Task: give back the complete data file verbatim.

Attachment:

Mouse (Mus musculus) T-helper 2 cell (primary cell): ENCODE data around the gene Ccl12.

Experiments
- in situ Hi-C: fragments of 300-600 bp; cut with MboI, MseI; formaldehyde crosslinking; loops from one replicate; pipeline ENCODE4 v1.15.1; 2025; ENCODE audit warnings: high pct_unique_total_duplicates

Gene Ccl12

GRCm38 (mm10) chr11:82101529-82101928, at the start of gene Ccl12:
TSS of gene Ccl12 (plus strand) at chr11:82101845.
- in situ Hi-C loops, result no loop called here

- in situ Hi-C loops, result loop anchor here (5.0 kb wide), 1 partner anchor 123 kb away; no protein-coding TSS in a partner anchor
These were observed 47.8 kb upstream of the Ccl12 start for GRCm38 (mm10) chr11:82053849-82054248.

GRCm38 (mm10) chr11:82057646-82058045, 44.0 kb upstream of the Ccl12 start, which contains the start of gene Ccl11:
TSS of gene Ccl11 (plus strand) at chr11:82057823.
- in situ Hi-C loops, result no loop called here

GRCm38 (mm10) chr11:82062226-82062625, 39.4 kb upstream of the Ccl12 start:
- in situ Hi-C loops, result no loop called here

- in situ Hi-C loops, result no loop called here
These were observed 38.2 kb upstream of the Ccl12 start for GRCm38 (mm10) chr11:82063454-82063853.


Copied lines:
Mouse (Mus musculus) T-helper 2 cell (primary cell): ENCODE data around the gene Ccl12.

Experiments
- in situ Hi-C: fragments of 300-600 bp; cut with MboI, MseI; formaldehyde crosslinking; loops from one replicate; pipeline ENCODE4 v1.15.1; 2025; ENCODE audit warnings: high pct_unique_total_duplicates

Gene Ccl12

GRCm38 (mm10) chr11:82101529-82101928, at the start of gene Ccl12:
TSS of gene Ccl12 (plus strand) at chr11:82101845.
- in situ Hi-C loops, result no loop called here

- in situ Hi-C loops, result loop anchor here (5.0 kb wide), 1 partner anchor 123 kb away; no protein-coding TSS in a partner anchor
These were observed 47.8 kb upstream of the Ccl12 start for GRCm38 (mm10) chr11:82053849-82054248.

GRCm38 (mm10) chr11:82057646-82058045, 44.0 kb upstream of the Ccl12 start, which contains the start of gene Ccl11:
TSS of gene Ccl11 (plus strand) at chr11:82057823.
- in situ Hi-C loops, result no loop called here

GRCm38 (mm10) chr11:82062226-82062625, 39.4 kb upstream of the Ccl12 start:
- in situ Hi-C loops, result no loop called here

- in situ Hi-C loops, result no loop called here
These were observed 38.2 kb upstream of the Ccl12 start for GRCm38 (mm10) chr11:82063454-82063853.